State Rep. Beau Beaullieu, R-New Iberia, won the Appropriations Committee’s approval Tuesday of three measures that would lower the expenditure limit. It was the first step in winning overall legislative approval.
An analysis by Greg Albrecht, the Legislature’s chief economist, shows that the Legislature actually appropriated $537 million less than the expenditure limit last year when it approved a budget that contained $13.3 billion in state government revenue.
One of Beaullieu’s bills, House Concurrent Resolution 8, would lower the expenditure limit for the fiscal year that begins in mid-2021 by $1.05 billion, or 7%.
Another measure by Beaullieu, House Bill 464, would ask voters in November whether they want to recalculate how the expenditure limit in the Constitution is determined, in ways that would likely constrain spending.
“I’d like to make sure we are constantly reminding ourselves to live within our means,” said Beaullieu, who also believes that taxes are too high.
Under the recalculated formula, the new expenditure limit would be based on population growth, the regional rise in the consumer price index, the national GDP and the increase in state personal income.
Jim Richardson, an LSU economist who served on the REC until last year, said Louisiana’s flat population alone would restrict the growth in the expenditure limit.
The Legislature could bust it with a difficult-to-get two-thirds vote.
The Pelican Institute for Public Policy, a New Orleans-based group that favors lower taxes and less spending, helped Beaullieu develop his proposals. “We’ve been writing about these kinds of budgetary structural reforms for a while,” said Daniel Erspamer, the group’s CEO.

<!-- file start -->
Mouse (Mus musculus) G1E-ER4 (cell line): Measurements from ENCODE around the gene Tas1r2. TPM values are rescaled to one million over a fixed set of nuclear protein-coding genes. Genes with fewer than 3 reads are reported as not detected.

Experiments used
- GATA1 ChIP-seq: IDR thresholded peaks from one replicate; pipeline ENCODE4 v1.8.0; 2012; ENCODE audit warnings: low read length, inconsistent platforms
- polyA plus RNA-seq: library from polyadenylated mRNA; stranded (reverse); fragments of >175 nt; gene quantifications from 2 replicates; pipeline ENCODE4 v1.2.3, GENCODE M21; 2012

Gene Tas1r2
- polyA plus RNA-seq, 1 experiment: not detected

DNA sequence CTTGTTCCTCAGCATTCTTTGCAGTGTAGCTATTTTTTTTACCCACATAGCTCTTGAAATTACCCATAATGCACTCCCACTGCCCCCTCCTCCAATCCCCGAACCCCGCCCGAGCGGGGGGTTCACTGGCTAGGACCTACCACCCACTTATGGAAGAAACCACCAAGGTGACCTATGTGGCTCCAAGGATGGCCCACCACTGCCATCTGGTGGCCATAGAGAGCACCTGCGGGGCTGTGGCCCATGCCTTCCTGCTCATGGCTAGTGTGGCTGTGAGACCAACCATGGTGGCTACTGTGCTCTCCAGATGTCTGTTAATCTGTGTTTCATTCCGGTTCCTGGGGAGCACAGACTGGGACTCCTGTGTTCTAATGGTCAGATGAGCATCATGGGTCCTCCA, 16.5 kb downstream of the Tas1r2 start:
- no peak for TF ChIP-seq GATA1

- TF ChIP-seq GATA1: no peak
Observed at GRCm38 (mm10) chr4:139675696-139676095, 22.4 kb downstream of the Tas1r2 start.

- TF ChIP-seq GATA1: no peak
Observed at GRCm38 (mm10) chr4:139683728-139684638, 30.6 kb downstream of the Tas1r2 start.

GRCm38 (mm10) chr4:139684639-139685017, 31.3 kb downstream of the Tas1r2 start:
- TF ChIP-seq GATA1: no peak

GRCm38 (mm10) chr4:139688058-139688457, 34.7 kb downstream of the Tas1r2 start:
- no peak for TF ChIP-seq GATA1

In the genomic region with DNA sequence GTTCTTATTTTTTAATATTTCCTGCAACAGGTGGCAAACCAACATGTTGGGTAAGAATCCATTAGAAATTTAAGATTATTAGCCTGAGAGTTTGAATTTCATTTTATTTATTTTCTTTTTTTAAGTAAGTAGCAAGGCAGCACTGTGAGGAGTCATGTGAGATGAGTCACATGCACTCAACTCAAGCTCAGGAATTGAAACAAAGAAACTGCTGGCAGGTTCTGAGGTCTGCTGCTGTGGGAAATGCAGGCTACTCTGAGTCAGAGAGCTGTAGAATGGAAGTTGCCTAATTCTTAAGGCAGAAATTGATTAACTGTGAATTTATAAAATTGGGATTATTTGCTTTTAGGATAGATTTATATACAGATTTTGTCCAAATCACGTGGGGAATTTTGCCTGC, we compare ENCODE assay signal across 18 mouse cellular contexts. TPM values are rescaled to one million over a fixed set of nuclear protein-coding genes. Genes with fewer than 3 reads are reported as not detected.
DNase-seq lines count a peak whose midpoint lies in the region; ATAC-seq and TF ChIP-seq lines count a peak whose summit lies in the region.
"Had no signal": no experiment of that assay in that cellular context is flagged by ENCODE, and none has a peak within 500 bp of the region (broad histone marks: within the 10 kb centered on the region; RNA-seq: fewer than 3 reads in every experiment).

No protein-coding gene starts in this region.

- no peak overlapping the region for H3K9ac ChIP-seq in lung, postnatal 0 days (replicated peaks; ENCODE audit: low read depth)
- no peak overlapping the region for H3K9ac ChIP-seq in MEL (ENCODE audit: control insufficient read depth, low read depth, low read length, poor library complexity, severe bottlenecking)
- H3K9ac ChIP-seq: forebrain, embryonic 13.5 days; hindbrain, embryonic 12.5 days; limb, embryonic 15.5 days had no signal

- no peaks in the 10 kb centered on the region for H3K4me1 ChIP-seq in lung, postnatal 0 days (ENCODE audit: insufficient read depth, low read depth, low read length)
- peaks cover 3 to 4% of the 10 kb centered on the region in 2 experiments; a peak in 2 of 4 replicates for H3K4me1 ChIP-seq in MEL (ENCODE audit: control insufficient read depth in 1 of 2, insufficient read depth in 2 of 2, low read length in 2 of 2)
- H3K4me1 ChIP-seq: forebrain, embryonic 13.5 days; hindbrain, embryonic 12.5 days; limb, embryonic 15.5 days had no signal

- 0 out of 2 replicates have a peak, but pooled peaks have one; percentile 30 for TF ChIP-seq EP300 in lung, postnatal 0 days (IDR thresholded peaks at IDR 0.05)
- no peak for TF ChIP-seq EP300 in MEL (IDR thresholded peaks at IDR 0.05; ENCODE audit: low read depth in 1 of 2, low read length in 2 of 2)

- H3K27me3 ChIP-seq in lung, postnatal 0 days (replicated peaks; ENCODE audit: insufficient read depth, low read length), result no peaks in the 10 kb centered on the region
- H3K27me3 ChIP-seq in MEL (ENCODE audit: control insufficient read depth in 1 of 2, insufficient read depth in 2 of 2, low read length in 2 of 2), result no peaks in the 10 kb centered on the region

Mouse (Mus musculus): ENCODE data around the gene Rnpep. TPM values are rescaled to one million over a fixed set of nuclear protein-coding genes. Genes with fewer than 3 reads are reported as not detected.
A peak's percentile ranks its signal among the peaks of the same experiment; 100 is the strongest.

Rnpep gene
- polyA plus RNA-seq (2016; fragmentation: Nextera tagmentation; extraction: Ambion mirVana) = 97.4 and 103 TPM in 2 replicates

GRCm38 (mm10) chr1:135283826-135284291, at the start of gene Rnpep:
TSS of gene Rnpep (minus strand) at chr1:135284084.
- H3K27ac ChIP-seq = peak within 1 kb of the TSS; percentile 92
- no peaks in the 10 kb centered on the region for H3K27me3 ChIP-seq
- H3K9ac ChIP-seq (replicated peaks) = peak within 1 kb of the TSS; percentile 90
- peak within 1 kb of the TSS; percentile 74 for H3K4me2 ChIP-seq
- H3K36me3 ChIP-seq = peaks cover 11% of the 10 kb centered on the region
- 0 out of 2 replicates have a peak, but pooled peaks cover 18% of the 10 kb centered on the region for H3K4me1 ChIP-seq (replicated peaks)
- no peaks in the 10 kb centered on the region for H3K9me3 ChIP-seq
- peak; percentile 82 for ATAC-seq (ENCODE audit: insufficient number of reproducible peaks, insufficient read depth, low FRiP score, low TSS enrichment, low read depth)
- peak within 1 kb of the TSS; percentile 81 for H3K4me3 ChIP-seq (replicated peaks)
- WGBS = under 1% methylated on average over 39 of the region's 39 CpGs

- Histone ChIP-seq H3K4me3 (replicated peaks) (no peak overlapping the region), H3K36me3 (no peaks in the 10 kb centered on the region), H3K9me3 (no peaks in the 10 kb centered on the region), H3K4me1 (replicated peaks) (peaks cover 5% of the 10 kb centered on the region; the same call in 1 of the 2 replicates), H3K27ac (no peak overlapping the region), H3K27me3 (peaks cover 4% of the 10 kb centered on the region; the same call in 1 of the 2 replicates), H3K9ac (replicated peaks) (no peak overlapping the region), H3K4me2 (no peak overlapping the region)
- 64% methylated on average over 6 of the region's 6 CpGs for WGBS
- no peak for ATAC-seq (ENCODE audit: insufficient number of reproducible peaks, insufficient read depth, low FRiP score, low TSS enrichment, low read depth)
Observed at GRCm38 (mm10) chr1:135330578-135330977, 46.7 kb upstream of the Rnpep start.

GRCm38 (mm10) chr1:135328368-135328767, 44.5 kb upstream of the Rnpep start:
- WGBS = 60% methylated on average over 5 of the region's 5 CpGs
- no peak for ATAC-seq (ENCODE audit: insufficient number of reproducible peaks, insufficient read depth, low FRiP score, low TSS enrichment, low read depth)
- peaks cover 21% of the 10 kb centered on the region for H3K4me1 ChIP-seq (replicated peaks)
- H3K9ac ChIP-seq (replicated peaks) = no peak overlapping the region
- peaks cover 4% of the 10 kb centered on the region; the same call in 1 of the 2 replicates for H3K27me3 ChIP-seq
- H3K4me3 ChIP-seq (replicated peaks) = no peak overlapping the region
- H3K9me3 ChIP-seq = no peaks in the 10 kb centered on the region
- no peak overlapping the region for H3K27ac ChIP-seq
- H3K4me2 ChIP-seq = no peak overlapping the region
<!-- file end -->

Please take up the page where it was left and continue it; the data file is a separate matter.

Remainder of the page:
Edmonds proposed his 98% spending limit last year. It passed the House but died after Alario diverted the bill to an unfriendly Senate committee. Alario has now been term-limited out of the Senate, and his successor, state Sen. Page Cortez, R-Lafayette, is more conservative.
If adopted this year, Edmonds’ House Bill 118 would force the state to spend at least $206 million less in 2022 than it planned to spend in 2021.
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“This is not just a response to COVID,” Edmonds said. “This is a philosophical approach with how we start a budget.”
He noted that the Legislature can vote to spend all of the money available, not just 98% of it, with at least 53 votes in the 105-member House and 20 in the 39-member Senate.
“Your hands are not tied,” said state Rep. Tony Bacala, R-Prairieville, a supporter of HB118.
Dardenne noted that without this type of control, Edwards and the Legislature not only eliminated the Jindal-era deficits – principally by increasing the state sales tax and also by cutting government spending – but also produced budget surpluses during the past two years. The latest surplus will lessen the size of the upcoming cuts caused by the pandemic.
Dardenne and Moller also said that legislators could simply choose to spend less than all of the available money without a law that requires them to do so. But doing that would mean voting to cut programs popular with their constituents. Moller sees the Edmonds legislation as a cop-out that will allow lawmakers to say that the law ties their hands.
“If the Legislature wants to limit spending below the forecast, they should explain what they want to cut and come up with 53 votes to do that,” Moller said, referring to the number of votes needed to pass the budget in the House.